This group of beetles are often referred to as burying beetles because they lay their eggs in the soil close to the dead bodies of small mammals and birds which they bury by excavating the soil from around and beneath the corpse so that it slowly sinks into the ground.
The beetle larvae hatch within a few days and feed off the carrion until fully grown and then pupate in the soil from which they emerge the following year as an adult to complete their life-cycle.
The original name for this family or genus is thought to have been Necrophorus from the Greek word ‘necro‘ meaning a dead body but later became mistranslated to ‘nicro‘. Also known as one of the ‘undertakers or gravediggers of the insect world,’ Nicrophorus investigator can be found in a wide range of habitat throughout the UK and is most commonly seen between May and September.
On occasions a beetle can be found that is covered by a writhing mound of these mites but they appear to cause the host no harm other than causing a degree of irritation. The mites are merely hitching a lift to the carrion on which they then lay their eggs.
In fact, it may be that the mite larvae are actually improving the survival chances of the beetle larvae by eating the maggots of flies also feasting on the carrion and so reducing the competition for food. Certainly, where there is insufficient food available to feed the beetle larvae then many will not survive as an alternative food source is unlikely to be within close enough proximity.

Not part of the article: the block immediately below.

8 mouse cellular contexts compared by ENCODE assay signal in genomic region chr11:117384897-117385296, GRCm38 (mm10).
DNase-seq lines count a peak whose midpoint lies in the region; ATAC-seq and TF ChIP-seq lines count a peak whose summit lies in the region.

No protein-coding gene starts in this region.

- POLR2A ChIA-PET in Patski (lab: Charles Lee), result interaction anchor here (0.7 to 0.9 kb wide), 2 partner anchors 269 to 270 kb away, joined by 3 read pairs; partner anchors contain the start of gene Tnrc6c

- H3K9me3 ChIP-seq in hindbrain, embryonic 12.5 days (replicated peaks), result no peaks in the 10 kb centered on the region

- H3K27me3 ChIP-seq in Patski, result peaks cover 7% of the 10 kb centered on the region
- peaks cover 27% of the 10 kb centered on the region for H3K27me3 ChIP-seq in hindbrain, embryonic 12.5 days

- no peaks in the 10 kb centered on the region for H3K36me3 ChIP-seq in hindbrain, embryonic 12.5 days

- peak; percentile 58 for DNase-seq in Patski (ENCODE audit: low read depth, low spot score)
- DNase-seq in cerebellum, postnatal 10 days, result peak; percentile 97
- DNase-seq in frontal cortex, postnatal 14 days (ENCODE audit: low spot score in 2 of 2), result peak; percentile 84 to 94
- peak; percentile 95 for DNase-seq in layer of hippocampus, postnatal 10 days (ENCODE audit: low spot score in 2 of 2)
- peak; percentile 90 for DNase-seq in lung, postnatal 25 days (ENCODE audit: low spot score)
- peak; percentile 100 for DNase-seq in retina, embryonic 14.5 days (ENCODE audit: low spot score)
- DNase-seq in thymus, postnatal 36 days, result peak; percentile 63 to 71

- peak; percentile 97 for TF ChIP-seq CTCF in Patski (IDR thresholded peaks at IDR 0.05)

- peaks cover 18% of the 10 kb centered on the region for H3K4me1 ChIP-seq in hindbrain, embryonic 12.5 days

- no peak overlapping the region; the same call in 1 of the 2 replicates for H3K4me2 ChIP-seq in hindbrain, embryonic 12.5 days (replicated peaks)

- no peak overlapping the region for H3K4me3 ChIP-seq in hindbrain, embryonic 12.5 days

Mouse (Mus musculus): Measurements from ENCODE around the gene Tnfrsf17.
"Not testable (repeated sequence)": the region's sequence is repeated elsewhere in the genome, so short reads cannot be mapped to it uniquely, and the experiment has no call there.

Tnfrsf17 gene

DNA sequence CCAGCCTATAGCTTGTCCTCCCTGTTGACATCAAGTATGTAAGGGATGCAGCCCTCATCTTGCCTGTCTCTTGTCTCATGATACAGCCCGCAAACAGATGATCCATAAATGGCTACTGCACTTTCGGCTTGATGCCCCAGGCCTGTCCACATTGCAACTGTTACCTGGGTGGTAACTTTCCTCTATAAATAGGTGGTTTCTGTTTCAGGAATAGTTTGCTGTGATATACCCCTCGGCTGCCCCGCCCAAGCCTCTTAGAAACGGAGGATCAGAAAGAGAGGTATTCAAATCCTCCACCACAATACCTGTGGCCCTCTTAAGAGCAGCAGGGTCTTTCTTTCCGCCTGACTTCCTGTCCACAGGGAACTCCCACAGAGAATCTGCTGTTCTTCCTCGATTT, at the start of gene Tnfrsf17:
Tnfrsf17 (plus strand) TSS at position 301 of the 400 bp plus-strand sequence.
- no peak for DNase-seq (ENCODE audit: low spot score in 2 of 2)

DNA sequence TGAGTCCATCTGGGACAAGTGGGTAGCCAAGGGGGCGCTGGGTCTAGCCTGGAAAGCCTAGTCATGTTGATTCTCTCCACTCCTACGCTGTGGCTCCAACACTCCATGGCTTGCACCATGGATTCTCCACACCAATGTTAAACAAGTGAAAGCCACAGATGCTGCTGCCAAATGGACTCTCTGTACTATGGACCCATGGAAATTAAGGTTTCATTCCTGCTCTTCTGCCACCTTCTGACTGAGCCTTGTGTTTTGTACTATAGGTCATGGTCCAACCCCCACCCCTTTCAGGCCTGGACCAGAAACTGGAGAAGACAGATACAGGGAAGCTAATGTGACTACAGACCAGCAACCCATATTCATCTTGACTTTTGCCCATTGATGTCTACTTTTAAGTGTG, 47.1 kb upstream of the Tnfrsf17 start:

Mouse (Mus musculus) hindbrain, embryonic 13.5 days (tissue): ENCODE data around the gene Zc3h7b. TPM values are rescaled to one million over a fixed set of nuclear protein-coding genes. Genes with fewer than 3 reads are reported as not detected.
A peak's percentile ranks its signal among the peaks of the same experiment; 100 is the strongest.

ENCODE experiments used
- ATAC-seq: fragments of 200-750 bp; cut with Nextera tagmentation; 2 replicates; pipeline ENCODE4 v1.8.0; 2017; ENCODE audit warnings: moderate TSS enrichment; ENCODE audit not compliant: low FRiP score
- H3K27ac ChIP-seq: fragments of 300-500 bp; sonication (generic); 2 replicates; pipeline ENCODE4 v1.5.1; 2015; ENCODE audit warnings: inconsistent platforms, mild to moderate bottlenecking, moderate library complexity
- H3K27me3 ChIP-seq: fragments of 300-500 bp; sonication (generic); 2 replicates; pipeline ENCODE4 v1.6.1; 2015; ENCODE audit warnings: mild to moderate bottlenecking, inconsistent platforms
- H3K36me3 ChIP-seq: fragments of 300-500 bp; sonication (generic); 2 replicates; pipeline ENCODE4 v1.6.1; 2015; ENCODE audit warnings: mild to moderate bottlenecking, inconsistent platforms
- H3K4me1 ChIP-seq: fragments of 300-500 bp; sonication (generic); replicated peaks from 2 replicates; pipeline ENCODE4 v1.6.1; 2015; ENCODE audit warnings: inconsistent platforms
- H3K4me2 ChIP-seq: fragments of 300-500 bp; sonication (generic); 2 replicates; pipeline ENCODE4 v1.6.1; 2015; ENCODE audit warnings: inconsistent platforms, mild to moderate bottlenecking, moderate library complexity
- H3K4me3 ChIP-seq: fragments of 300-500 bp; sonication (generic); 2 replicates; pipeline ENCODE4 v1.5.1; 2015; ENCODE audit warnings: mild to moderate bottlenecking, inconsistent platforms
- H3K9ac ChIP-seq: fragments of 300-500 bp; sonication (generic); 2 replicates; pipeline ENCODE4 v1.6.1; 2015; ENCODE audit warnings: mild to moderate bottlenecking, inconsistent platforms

The identification of the five orange and black species of British Sexton beetle regularly recorded isn’t always immediately obvious but identification is possible if the following features are looked for:
- Nicrophorus vespilloides is the only one with all black antennae
- Nicrophorus vespillo has yellowish hairs around the front of the thorax and bent hind leg tibia
- Nicrophorus vestigator has yellowish hairs over much of its thorax and a straight hind leg tibia
- Nicrophorus investigator has an almost unbroken orange upper band
- Nicrophorus interruptus has a distinctly broken upper orange band
While another large beetle, Nicrophorus humator, is the only all black Sexton burying beetle species apart from its orange antennae tips.